Luckily, it looks like the COVID-19 pandemic may be ending at last. Whilst COVID-19 cases 19 are still occurring, the overall rate has slowed down, thanks to over 326 million Americans getting vaccinated. As restrictions that used to be in place since the beginning of the pandemic start to ease in most states, businesses are gradually opening back up. However, healthcare, which did not close is finally receiving great news – in-person appointments, as well as margins, are going up gradually. Rising patient appointments are not sufficient for caregivers – guaranteeing quality and safety in healthcare facilities is also necessary for improving patient outcomes.
Having said that, let’s look closer at the present condition concerning patient volumes as well as margins, some statistics regarding them, and the reason hospitals must find solutions that can assist them in lowering significant costs, eliminating current issues, and surviving this difficult environment.
Healthcare providers may, at last, be getting a break
After several months of financial losses, along with suffering caused by COVID-19, healthcare providers, finally are opening facilities for in-person visits. Whilst the reaction is sluggish, it is rising steadily regarding patient volumes along with margins, based on research by KaufmanHall – let’s look closer at a few of the stats.
These stats reveal that whilst patient volumes went up, particularly outpatient visits, providers are still ending up with extremely low margins. In May, the median hospital operating margin index was only 2.6 percent, and if you include the federal CARES funding, that was still only 3.5 percent.
Nevertheless, the operating margin climbed 95.2 percent YTD (year-to-date) when compared to Jan to May 2021, and operating EBITDA (Earnings Before Interest, Taxes, Depreciation, and Amortization) margin improved close to double – 102.4 percent YTD in May, the latter is excluding the CARES aid.
Conversely, when in comparison to pre-COVID-19 periods (Jan to May 2019), the operating margin was down to 20.5 percent YTD without CARES.
Therefore, what do all these numbers really show regarding healthcare providers?
Actually, it is very simple – when health systems and hospitals were able to open up, and when the restrictions eased, that led to rises in their margins in comparison to the shutdown timeframes. Though the figures were lower in comparison to the pre-pandemic time due to patient numbers being quite high then, a few cases were nearer to pre-pandemic levels, said that same report.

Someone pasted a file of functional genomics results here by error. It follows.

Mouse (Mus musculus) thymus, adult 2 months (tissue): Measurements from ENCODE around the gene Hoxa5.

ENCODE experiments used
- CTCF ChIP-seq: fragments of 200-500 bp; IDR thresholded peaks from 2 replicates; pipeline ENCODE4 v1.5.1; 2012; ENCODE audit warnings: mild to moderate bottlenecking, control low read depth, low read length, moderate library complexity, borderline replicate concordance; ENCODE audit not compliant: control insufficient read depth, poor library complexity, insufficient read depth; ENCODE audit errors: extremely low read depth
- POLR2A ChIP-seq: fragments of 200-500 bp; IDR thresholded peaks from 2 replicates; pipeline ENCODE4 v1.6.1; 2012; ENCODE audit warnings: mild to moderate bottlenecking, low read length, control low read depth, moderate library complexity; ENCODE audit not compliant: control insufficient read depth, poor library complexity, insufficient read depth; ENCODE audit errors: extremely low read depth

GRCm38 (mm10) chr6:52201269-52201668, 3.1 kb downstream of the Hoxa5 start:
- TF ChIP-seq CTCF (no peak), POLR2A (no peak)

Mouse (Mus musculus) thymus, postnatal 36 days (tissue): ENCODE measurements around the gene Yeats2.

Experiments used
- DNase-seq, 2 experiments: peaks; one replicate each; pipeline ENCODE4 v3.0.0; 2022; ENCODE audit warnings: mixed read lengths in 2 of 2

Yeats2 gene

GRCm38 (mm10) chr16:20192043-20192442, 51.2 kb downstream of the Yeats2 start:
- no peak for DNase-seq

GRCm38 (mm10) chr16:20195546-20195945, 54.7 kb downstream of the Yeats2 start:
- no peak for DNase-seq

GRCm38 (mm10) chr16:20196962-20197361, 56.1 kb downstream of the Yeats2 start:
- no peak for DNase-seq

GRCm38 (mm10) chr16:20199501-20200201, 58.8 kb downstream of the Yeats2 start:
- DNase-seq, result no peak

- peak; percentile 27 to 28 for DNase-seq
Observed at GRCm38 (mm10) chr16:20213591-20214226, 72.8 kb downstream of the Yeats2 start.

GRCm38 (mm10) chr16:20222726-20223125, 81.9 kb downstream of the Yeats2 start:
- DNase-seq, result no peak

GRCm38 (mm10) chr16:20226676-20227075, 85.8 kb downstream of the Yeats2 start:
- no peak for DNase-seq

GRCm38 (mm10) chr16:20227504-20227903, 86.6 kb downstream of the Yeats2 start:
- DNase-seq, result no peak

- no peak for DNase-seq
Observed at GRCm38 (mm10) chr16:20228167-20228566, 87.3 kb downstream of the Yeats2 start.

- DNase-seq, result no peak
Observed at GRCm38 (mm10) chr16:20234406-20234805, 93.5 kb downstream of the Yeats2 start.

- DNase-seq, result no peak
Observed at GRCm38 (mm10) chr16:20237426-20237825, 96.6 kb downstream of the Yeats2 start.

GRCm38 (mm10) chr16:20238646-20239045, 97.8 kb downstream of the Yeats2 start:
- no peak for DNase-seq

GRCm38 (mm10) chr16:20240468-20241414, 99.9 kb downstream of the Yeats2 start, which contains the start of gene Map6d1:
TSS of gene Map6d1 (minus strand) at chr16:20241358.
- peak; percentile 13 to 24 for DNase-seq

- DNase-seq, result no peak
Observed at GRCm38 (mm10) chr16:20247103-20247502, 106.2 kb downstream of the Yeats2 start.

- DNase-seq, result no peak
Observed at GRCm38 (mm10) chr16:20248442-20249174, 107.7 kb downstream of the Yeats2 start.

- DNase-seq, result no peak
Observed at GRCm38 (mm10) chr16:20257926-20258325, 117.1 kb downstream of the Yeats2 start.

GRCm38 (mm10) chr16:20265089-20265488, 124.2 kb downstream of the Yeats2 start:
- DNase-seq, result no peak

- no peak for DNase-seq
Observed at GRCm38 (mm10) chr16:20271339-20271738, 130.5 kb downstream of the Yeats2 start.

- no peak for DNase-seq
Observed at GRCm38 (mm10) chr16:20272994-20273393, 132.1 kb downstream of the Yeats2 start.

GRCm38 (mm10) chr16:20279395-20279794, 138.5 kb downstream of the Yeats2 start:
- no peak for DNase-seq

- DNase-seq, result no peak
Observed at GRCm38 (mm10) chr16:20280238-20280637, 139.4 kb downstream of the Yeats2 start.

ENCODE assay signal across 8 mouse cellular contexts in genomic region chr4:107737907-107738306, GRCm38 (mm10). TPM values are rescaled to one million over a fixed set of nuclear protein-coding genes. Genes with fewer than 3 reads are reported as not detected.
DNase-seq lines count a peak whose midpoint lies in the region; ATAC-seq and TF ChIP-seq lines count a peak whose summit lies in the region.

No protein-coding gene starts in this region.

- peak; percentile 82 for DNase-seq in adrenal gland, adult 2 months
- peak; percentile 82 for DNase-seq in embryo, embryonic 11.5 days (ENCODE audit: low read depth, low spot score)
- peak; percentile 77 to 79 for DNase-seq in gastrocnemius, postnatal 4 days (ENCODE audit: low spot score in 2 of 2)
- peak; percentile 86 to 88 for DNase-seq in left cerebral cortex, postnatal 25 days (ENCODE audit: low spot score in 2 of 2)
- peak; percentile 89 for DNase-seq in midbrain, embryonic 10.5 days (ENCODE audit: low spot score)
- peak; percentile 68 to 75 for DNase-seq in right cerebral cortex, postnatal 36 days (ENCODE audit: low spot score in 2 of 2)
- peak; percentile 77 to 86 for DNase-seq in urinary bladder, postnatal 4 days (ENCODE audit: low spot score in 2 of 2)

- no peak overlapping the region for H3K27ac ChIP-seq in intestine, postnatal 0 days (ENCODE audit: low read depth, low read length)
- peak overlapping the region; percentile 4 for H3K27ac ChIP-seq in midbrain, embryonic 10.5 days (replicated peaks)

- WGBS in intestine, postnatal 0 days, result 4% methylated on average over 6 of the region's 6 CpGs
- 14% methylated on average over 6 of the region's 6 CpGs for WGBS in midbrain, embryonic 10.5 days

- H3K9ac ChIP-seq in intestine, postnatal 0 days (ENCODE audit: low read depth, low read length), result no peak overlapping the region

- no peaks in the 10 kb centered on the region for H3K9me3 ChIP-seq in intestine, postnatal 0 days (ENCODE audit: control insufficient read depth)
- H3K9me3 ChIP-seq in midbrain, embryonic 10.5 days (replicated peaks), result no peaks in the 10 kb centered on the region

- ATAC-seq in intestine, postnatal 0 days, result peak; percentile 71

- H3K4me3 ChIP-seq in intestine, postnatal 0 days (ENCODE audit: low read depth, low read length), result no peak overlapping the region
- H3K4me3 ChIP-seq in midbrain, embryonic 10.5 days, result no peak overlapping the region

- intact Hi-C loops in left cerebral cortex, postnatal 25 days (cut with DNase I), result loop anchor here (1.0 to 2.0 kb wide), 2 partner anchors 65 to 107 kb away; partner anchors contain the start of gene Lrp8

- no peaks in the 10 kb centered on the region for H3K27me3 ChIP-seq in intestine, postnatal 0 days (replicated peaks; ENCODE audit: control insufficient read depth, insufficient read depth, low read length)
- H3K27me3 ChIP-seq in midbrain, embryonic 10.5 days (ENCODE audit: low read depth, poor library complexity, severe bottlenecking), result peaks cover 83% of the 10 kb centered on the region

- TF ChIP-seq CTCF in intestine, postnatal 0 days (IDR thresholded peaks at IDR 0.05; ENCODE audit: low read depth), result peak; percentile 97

Based on these numbers, it is very clear healthcare is improving its numbers, yet hospitals and health systems can’t stop worrying too soon – they must work towards improving patient outcomes.
Providers must deliver their patients a safer atmosphere, carry out telehealth services for people who don’t want to do in-person appointments and decrease issues that may harm patient care. Overall, they must make sure they’re striving to improve healthcare outcomes.
Improving patient outcomes is necessary to mitigate losses
Even while COVID-19 was rampaging, there were a lot of times when it was obvious hospitals needed to work hard towards improving patient outcomes. Incorrect patient information led to repeated lab tests, inappropriate data sharing, sending results to incorrect patients, etc. Regrettably, that is not new, since healthcare providers have always faced these issues, with one of the dominant causes being the wrong identification of patients.
Misidentifying patients impedes patient outcomes
It is very simple – whenever patients get misidentified, they’re assigned an incorrect EHR, and their treatment process is completely wrong from the start. Patients may get asked to do an unneeded or repetitive lab test, and then will most certainly receive incorrect treatment – all of this gets recorded in an incorrect EHR. This all causes detrimental healthcare outcomes, as well as hospital readmissions, plus in some cases, people even die.
Read the full article along with the sources at Improving Patient Outcomes Has to Be the Main Concern since In-Person Visits Are Back
Published by Salman Rashid